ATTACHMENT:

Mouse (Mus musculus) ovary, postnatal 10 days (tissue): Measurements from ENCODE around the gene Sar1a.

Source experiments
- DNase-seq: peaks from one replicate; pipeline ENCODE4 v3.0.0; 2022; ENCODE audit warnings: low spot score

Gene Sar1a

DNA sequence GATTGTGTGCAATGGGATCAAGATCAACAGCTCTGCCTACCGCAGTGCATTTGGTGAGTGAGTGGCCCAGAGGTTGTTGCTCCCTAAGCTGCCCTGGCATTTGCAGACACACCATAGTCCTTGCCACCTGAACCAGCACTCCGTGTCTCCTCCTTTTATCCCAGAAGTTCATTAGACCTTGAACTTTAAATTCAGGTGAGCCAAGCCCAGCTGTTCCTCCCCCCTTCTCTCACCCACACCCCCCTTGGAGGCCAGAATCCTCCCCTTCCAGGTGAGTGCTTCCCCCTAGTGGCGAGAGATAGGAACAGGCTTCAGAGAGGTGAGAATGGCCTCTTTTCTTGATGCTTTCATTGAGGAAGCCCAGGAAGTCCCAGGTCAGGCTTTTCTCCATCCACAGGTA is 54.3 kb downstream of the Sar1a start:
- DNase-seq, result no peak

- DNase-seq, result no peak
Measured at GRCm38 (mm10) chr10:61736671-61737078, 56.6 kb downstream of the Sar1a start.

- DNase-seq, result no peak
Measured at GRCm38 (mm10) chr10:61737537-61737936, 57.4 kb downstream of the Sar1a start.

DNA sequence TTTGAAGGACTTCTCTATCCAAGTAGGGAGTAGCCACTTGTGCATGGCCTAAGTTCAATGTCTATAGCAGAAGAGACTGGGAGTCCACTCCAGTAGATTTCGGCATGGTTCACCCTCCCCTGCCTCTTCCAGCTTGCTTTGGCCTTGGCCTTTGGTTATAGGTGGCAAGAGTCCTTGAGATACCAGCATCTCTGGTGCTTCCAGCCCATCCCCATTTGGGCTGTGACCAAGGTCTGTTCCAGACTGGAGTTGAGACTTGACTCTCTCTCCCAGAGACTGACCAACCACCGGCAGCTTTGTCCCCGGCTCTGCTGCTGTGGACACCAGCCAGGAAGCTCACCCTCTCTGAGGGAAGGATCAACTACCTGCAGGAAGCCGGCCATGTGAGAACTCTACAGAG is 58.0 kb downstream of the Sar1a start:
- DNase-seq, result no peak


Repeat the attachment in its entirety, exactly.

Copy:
Mouse (Mus musculus) ovary, postnatal 10 days (tissue): Measurements from ENCODE around the gene Sar1a.

Source experiments
- DNase-seq: peaks from one replicate; pipeline ENCODE4 v3.0.0; 2022; ENCODE audit warnings: low spot score

Gene Sar1a

DNA sequence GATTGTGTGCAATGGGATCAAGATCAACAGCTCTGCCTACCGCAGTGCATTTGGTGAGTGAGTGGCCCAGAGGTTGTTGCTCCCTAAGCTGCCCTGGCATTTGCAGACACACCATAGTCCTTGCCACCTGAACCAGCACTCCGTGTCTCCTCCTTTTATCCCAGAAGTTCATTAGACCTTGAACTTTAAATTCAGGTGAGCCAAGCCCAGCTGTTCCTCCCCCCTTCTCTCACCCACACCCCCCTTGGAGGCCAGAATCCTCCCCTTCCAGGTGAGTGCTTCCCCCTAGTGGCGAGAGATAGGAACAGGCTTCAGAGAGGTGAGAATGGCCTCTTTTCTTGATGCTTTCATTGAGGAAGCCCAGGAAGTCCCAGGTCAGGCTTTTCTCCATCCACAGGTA is 54.3 kb downstream of the Sar1a start:
- DNase-seq, result no peak

- DNase-seq, result no peak
Measured at GRCm38 (mm10) chr10:61736671-61737078, 56.6 kb downstream of the Sar1a start.

- DNase-seq, result no peak
Measured at GRCm38 (mm10) chr10:61737537-61737936, 57.4 kb downstream of the Sar1a start.

DNA sequence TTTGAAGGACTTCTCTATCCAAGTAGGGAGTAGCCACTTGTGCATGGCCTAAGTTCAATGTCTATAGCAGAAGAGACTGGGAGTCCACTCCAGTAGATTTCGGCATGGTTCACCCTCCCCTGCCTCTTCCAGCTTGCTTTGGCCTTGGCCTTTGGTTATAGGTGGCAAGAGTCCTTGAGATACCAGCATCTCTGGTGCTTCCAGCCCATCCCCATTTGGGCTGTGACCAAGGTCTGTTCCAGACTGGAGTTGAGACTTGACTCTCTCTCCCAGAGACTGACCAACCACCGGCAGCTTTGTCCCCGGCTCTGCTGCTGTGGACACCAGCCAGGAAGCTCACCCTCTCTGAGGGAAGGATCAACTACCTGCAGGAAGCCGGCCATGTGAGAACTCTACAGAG is 58.0 kb downstream of the Sar1a start:
- DNase-seq, result no peak